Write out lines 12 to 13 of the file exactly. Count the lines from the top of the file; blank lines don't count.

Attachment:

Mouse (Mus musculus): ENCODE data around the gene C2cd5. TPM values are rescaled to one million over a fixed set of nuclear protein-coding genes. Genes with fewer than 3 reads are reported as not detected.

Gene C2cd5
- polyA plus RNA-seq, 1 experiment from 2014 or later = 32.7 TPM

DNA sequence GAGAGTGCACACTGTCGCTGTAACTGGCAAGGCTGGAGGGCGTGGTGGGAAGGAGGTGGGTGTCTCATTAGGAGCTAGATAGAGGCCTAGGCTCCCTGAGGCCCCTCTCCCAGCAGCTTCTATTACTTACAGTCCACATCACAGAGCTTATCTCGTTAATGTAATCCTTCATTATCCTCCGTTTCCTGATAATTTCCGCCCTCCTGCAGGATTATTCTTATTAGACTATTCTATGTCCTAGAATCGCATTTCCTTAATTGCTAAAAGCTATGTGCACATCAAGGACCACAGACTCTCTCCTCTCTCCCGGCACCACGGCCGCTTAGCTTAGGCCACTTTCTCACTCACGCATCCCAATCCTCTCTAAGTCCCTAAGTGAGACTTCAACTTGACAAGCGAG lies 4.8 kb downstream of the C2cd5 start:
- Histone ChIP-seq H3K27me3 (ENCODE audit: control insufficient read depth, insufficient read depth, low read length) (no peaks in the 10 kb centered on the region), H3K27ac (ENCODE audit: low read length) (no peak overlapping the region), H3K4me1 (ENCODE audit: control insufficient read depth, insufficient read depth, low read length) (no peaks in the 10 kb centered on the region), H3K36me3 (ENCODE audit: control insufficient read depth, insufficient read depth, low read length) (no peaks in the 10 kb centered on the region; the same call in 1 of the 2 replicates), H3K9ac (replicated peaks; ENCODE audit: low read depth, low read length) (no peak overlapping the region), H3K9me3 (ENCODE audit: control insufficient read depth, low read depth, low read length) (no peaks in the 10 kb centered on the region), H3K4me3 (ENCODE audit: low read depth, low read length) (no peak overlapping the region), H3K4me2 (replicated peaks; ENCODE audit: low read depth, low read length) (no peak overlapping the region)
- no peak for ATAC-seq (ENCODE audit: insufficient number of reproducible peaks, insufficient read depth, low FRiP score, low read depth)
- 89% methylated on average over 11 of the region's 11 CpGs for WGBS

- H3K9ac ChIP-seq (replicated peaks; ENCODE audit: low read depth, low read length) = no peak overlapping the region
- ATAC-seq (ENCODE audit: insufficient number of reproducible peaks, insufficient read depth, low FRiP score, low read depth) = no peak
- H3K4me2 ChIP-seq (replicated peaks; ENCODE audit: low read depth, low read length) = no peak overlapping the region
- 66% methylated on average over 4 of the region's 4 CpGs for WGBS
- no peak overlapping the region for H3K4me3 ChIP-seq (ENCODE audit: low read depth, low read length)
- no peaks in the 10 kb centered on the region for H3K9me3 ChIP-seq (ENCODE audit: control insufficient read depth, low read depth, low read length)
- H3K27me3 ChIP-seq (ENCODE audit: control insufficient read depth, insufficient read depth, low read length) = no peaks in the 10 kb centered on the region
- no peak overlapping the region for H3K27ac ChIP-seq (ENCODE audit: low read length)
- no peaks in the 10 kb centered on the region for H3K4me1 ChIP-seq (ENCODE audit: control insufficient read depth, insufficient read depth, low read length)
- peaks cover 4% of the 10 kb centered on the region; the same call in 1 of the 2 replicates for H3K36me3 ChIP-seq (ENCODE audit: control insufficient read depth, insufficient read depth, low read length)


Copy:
- no peak overlapping the region for H3K4me3 ChIP-seq (ENCODE audit: low read depth, low read length)
- no peaks in the 10 kb centered on the region for H3K9me3 ChIP-seq (ENCODE audit: control insufficient read depth, low read depth, low read length)